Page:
By Mark J. Magyar

Think tanks cite Pennsylvania actuarial study in warning against hidden costs of switch from traditional pension to 401(k) plan

While Republican Gov. Chris Christie says New Jersey needs “to stop the insanity of a defined-benefit pension system that we cannot afford,” liberal policy analysts argue that New Jersey cannot afford the hidden costs of switching to a 401K-style pension plan either.

Launching a preemptive strike while Christie’s pension commission is still reviewing options, New Jersey Policy Perspective teamed with Pennsylvania’s Keystone Research Center to issue their own pension policy paper yesterday. The two think tanks concluded that shifting new employees out of the current defined-benefit pension plan would increase New Jersey’s future pension costs by some $42 billion and result in smaller retirement checks for those switched into defined-contribution plans.

“Most states that have considered switching employees to 401(k)-type accounts have rejected doing so because it risks putting a severe burden on taxpayers,” said Stephen Herzenberg, Keystone’s executive director. He noted that only Michigan, Alaska, and West Virginia have made the switch — and that West Virginia changed back.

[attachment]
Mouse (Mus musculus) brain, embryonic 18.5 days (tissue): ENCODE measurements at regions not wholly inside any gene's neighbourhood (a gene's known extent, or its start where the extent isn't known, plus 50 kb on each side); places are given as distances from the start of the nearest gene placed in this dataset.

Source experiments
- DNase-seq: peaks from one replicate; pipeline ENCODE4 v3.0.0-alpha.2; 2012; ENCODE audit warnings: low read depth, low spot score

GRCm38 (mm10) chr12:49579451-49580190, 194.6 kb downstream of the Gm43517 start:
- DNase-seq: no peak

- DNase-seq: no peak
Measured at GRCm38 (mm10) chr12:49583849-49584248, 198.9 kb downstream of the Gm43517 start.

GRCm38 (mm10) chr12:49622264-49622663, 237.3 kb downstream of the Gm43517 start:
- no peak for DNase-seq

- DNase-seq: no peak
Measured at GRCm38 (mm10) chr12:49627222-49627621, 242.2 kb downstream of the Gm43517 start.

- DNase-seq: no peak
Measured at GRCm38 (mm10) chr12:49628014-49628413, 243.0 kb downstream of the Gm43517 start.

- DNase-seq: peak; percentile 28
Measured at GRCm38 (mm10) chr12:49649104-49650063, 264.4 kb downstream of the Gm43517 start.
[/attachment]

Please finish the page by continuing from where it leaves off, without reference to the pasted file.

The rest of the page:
Herzenberg said actuaries for Pennsylvania’s two largest pension systems estimated that pulling new employees — and their pension contributions — out of the state’s defined-benefit plan would add $42 billion over 30 years to the cost of pensions for retirees and workers already in the current plan. “When Pennsylvania’s legislature got that eye-popping estimate in May and June of last year, that led Pennsylvania to back away from a switch to a defined-contribution account,” he said.

While New Jersey pension actuaries have not conducted a similar study, Herzenberg and Gordon MacInnes, NJPP’s president, said the $42 billion projection for Pennsylvania is a good back-of-the-envelope estimate for New Jersey because the two state pension systems have approximately the same total assets, unfunded liabilities, funding ratios, benefit levels, and number of retirees.

“The real pension problem in New Jersey is not pension-plan design, but the state’s failure across numerous gubernatorial administrations to make the required contributions,” Herzenberg said. “A lot of states have not made contributions, but New Jersey ranks 50th for share of contributions made compared to the amount that should have been made since 2003” — a period that spans seven fiscal years under Democratic governors and five budgets under Christie.

MacInnes specifically cited Christie’s decision to cut $2.4 billion in pension contributions in the wake of last April’s plunge in income tax revenues, breaking his 2011 promise to ramp up to full actuarially required funding of the state’s massively underfunded pension system by 2018.


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